Large or Small Bowel Obstruction
The four types of obstruction include the following:
A simple obstruction is blocked in one place; a closed-loop obstruction is blocked in two places. A closed-loop obstruction may develop when the bowel twists around on itself, isolating the looped section of the bowel and obstructing the portion above it. With a strangulated obstruction, there is decreased blood flow to the bowel that, if not relieved, will develop into an incarcerated obstruction, and the bowel will become necrotic.
The obstructing mechanism can be mechanical or nonmechanical.
Mechanical factors can be anything that causes a narrowing of the intestinal lumen such as:
- Inflammation or trauma to the bowel.
- A compression from outside the intestinal tract.
Nonmechanical factors include those that interfere with the muscle action or innervation of the bowel such as:
- Paralytic ileus.
- Mesenteric embolus or thrombus.
Eighty percent of bowel obstructions occur in the small intestine; the other 20% occur in the colon. Bowel obstructions are frequently seen in the ileum. Small bowel obstructions are caused often by adhesions or hernias, whereas large bowel obstructions are caused by carcinomas, volvulus, or diverticulitis. The presentation of obstruction will relate to whether the small or large intestine is involved.
Etiology of Bowel Obstruction
The most common malignancies that cause bowel obstruction are cancers of the colon, stomach, and ovary. Extra-abdominal cancers (such as lung and breast cancers and melanoma) can spread to the abdomen, causing bowel obstruction. Patients who have had abdominal surgery or abdominal radiation are also at higher risk of developing bowel obstruction. Bowel obstructions are most common during advanced stages of disease.
Assessment and Diagnosis of Bowel Obstruction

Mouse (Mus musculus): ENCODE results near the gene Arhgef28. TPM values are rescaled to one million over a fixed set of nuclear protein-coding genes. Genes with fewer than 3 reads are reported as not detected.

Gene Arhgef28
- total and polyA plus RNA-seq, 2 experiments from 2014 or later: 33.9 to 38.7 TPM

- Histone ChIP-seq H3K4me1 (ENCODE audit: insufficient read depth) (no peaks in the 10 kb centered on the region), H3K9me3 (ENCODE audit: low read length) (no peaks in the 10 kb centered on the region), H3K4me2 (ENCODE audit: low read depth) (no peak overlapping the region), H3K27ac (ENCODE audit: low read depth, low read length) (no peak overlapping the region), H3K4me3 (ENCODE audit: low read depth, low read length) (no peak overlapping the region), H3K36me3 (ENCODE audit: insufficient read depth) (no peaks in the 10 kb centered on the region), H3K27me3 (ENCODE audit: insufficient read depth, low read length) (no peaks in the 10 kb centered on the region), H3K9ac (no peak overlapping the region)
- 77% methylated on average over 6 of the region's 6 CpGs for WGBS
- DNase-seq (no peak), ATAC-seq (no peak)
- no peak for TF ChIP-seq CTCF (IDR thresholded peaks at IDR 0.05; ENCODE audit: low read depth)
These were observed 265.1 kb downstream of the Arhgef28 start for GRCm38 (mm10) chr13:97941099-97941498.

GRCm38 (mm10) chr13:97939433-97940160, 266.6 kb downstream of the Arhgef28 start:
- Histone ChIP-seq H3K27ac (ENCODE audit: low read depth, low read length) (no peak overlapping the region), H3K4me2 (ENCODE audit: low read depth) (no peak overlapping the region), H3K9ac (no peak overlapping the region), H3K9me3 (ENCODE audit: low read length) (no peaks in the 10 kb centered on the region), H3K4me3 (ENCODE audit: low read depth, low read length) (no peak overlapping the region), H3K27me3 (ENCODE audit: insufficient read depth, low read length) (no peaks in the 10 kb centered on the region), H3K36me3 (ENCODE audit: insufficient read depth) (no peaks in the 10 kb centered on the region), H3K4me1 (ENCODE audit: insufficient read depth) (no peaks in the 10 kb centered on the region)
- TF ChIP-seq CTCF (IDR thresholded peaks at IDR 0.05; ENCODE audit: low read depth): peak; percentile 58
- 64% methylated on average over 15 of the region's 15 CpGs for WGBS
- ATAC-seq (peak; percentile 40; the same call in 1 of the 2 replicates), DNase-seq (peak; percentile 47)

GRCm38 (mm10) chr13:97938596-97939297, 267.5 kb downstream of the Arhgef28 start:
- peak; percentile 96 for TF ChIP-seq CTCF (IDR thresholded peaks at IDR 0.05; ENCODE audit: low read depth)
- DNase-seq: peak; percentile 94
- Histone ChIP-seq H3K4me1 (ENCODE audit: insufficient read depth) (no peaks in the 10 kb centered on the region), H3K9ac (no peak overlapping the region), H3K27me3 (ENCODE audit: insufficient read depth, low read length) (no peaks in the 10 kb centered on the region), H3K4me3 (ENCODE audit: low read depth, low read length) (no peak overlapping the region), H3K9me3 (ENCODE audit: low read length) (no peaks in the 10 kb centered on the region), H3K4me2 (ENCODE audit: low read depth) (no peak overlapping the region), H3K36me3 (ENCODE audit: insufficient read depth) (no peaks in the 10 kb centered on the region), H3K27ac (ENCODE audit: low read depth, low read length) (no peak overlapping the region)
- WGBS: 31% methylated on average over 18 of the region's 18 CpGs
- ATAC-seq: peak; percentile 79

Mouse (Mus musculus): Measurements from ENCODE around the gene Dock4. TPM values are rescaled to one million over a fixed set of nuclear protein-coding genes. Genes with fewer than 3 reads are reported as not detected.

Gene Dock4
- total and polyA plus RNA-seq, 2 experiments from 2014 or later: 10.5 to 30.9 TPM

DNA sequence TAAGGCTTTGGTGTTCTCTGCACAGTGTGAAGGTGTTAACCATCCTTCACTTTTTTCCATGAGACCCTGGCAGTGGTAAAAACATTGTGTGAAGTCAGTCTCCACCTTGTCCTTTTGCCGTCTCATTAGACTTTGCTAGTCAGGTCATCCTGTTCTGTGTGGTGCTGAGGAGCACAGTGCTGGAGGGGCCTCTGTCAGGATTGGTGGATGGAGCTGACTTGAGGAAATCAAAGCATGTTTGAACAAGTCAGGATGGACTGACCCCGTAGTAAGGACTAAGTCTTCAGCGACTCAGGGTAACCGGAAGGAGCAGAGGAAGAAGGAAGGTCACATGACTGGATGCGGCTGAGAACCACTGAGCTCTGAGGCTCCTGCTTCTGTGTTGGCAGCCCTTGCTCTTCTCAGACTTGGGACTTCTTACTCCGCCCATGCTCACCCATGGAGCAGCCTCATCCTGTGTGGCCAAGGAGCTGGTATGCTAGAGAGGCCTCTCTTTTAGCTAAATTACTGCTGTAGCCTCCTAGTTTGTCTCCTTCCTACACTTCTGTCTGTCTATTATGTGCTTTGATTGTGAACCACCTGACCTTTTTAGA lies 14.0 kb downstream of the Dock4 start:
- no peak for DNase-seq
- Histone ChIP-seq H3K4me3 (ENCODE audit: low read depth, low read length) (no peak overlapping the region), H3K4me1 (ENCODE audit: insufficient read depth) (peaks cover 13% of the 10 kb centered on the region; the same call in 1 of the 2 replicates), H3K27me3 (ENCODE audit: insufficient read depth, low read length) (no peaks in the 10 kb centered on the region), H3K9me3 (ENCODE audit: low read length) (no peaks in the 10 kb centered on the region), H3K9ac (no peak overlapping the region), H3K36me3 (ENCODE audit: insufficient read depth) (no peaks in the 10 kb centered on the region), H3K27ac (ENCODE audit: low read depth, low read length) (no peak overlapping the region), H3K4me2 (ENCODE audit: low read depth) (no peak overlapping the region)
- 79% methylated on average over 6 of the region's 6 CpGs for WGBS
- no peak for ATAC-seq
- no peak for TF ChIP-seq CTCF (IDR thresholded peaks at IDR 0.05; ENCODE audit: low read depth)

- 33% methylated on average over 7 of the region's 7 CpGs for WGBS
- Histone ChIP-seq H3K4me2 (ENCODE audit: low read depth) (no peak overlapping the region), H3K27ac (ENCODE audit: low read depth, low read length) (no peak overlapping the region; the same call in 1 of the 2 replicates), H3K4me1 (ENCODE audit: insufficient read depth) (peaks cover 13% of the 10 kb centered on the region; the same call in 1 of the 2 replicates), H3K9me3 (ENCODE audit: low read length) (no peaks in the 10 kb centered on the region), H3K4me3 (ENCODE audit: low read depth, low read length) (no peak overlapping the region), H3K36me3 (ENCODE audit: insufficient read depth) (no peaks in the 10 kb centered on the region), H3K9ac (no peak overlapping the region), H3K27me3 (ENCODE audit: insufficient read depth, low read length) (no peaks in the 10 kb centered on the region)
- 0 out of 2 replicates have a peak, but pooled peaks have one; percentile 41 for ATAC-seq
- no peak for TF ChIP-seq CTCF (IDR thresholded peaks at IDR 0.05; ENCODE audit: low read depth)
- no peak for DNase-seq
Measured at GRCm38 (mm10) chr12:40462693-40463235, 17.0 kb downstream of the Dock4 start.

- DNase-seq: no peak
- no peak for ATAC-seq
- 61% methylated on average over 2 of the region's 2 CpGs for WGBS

Examination of the patient will determine the presence or absence of abdominal pain, vomiting, and evidence of the passage of flatus or stool. A complete blood cell count, electrolyte panel, and urinalysis are obtained to evaluate fluid and electrolyte imbalance and/or sepsis. An elevated white blood cell count (15,000–20,000/mm3) suggests bowel necrosis. Flat and upright abdominal films as well as a barium enema may be necessary to determine where the obstruction is located. While it remains controversial, an upper gastrointestinal series is contraindicated with an acutely presenting obstruction because it can cause a partial obstruction to become complete or may further complicate a total obstruction. If the patient is exhibiting dehydration, oliguria, or shock, perforation of the bowel may have occurred, and immediate medical or surgical intervention is indicated. (Refer to the Nausea, Vomiting, Constipation, and Bowel Obstruction in Advanced Cancer section in the PDQ summary on Nausea and Vomiting for more information.)
Treatment of Acute Bowel Obstruction
Careful serial examinations are necessary in the management of patients with progressive abdominal symptoms that may be due to acute bowel obstruction. The principles of supportive care in this setting include volume resuscitation, correction of electrolyte imbalances, and transfusion support (if necessary). These measures may precede or accompany decompression efforts.
When bowel obstruction is partial, decompression of the distended bowel may be attempted with nasogastric or intestinal tubes. Although use of these tubes may be successful in reducing edema, relieving fluid and gas accumulation, or decreasing the need for multiple stage procedures, surgery may be necessary within 24 hours if there is complete, acute obstruction. The use of self-expandable stents to decompress complete, acute malignant bowel obstruction has been noted to decrease the frequency of unnecessary surgery by permitting staging of the disease, increasing the rate of primary anastomosis relative to colostomy, and decreasing morbidity in patients with left-sided colon and rectal malignancies. Further study is warranted, including cost analysis.
Management of Chronic, Malignant Bowel Obstruction